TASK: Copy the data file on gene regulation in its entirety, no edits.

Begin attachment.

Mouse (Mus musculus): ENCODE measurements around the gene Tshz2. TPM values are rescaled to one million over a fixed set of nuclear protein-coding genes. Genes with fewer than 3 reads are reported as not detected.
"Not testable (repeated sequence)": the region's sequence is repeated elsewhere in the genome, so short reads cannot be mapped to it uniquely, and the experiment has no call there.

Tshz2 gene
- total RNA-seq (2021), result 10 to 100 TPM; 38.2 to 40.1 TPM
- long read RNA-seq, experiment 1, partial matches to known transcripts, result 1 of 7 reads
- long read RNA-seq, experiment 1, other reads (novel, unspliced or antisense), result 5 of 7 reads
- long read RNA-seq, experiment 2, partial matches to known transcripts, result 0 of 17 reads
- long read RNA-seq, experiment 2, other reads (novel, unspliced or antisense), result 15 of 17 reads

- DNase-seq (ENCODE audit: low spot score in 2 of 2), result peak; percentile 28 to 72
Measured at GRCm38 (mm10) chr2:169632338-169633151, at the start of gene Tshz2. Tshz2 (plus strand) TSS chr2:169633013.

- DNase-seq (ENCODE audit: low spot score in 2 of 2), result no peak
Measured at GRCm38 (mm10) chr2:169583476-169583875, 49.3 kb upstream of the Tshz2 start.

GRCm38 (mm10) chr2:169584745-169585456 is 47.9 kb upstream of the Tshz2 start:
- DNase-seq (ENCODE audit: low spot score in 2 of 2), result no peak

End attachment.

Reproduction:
Mouse (Mus musculus): ENCODE measurements around the gene Tshz2. TPM values are rescaled to one million over a fixed set of nuclear protein-coding genes. Genes with fewer than 3 reads are reported as not detected.
"Not testable (repeated sequence)": the region's sequence is repeated elsewhere in the genome, so short reads cannot be mapped to it uniquely, and the experiment has no call there.

Tshz2 gene
- total RNA-seq (2021), result 10 to 100 TPM; 38.2 to 40.1 TPM
- long read RNA-seq, experiment 1, partial matches to known transcripts, result 1 of 7 reads
- long read RNA-seq, experiment 1, other reads (novel, unspliced or antisense), result 5 of 7 reads
- long read RNA-seq, experiment 2, partial matches to known transcripts, result 0 of 17 reads
- long read RNA-seq, experiment 2, other reads (novel, unspliced or antisense), result 15 of 17 reads

- DNase-seq (ENCODE audit: low spot score in 2 of 2), result peak; percentile 28 to 72
Measured at GRCm38 (mm10) chr2:169632338-169633151, at the start of gene Tshz2. Tshz2 (plus strand) TSS chr2:169633013.

- DNase-seq (ENCODE audit: low spot score in 2 of 2), result no peak
Measured at GRCm38 (mm10) chr2:169583476-169583875, 49.3 kb upstream of the Tshz2 start.

GRCm38 (mm10) chr2:169584745-169585456 is 47.9 kb upstream of the Tshz2 start:
- DNase-seq (ENCODE audit: low spot score in 2 of 2), result no peak